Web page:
I approach this novel like it was another diverse read with a distinct voice from an Asian American author. What I got was a heck of a lot more. I’ve also got a cute trailer for the book I want to share. Check it out below!
Here’s more about the book
Stella Lane thinks math is the only thing that unites the universe. She comes up with algorithms to predict customer purchases–a job that has given her more money than she knows what to do with, and way less experience in the dating department than the average thirty-year-old.
It doesn’t help that Stella has Asperger’s and French kissing reminds her of a shark getting its teeth cleaned by pilot fish. Her conclusion: she needs lots of practice–with a professional. Which is why she hires escort Michael Phan. The Vietnamese and Swedish stunner can’t afford to turn down Stella’s offer, and agrees to help her check off all the boxes on her lesson plan–from foreplay to more-than-missionary position…
Before long, Stella not only learns to appreciate his kisses, but to crave all the other things he’s making her feel. Soon, their no-nonsense partnership starts making a strange kind of sense. And the pattern that emerges will convince Stella that love is the best kind of logic…
The biggest thing I loved about this book is another diverse author writing a romance novel. This coming right off the heels of The Wedding Date by Jasmine Guillory who published earlier this year. It’s so great to read romance where other people of color fall in love. You know that happens for them too, right?
The book follows both Stella and Michael as they fall passionately in love with each other. Stella is a econometrist, which has something to do with math. Michael is a fashion designer turned male escort in order to help make ends meet. Stella hires Michael for a fun Friday evening to prove that she’s not some lame-o that works all the time.
First, I loved that the math geek was Stella and not Michael. It’s so easy to fall into the steel trap known as Asian stereotypes, but knowing that this book doesn’t have an Asian math whiz comforted me a little. I also loved that Michael was an Asian male escort. I rarely read books where men portray the sexual object of women, so it’s good to see that the roles were reversed here. An Asian hooker with a heart of gold meets a rich white woman with several little flaws.
Second, this is my first book about a character who is also on the spectrum written by a person who is autistic. At first, I was worried that this was going to be a huge issue. I didn’t want to like a book about someone with autism written by a person without autism. However, my fears were quelled when I read that Helen Hoang was diagnosed with autism much later in life. There literally is no way for someone to understand the ins and outs of living with anything unless you actually have it. John Green writes about his OCD. Nina LaCour writes about her sexual identity. Helen Hoang writes about her autism.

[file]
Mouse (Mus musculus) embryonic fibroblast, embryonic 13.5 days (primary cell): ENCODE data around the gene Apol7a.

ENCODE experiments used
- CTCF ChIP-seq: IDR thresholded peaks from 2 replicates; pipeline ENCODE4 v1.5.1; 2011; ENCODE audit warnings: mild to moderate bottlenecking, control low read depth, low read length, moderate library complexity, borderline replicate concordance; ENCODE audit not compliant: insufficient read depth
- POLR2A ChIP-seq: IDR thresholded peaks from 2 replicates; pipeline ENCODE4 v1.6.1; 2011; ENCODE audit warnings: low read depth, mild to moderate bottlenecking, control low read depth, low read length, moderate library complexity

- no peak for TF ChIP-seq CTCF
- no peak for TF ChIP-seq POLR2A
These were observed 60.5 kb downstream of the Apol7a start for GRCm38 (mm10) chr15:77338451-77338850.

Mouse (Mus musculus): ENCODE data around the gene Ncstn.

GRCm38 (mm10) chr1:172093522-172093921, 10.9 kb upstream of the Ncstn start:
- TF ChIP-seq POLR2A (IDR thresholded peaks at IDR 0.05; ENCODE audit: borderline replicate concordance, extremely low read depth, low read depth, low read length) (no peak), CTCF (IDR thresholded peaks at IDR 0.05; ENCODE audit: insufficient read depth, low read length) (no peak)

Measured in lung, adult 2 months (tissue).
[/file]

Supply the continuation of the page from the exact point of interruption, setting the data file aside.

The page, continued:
Third, it’s a romance. I don’t know how I can explain the importance of a romance novel like this. When I think of romance novels, I think of average human beings falling in love and there being some conflicts that keep them from loving each other. However, most of the romance I’ve read were about white people. It’s not bad that there’s romance novels about white people, it’s just bad that it dominates the genre.
Reading a romance about a young Asian man falling in love is already branching outside of what people constantly read in romances. Having a female lead with autism is just another cherry on top of this romantic cake.
The reason why this is “important” (and I hate using that word) is because romance happens to everyone at any given time with anyone else. WE ALL FALL IN LOVE. There are songs about it. Movies about it. TV shows about it. When the entire world falls in love, you want to see the entire world reflected in those stories.
Representation matters and maybe there’s something who has been struggling with their social behavior their entire life from autism and suddenly they can see that they can fall in love to. They can have a perfectly normal relationship with another perfectly normal human being.
But I didn’t give this a perfect 5 stars. It’s more like a 4.5 star one. I really wanted to give it full marks, but I also had to keep objective with my critique. The only critique I could give it is the language. Maybe I’m a little bit too modern or literary, but I’m not a fan of the language used to describe their sex acts. Grabbing onto his sex, spilling, and other similar phrases just kind of quell up those old romance novel feel where everyone had quivering members and heaving bosoms. It might be because Helen Hoang grew up reading romance novels, but that kind of language just isn’t for me. I’m more of a literal person in that sense.
- Paperback, 336 pages
- Language: English
- Berkley (June 5, 2018)
- Rating: 4.5/5 stars
- Buy The Kiss Quotient on Amazon
I received a copy of this book from Berkley for free in exchange for an honest review. My opinions have not been influenced by the publisher or the author.
Simone and Her Books is a participant in the Amazon Services LLC Associates Program, an affiliate advertising program designed to provide a means for sites to earn advertising fees by advertising and linking to Amazon.com. This in no way affects my opinion of the above book.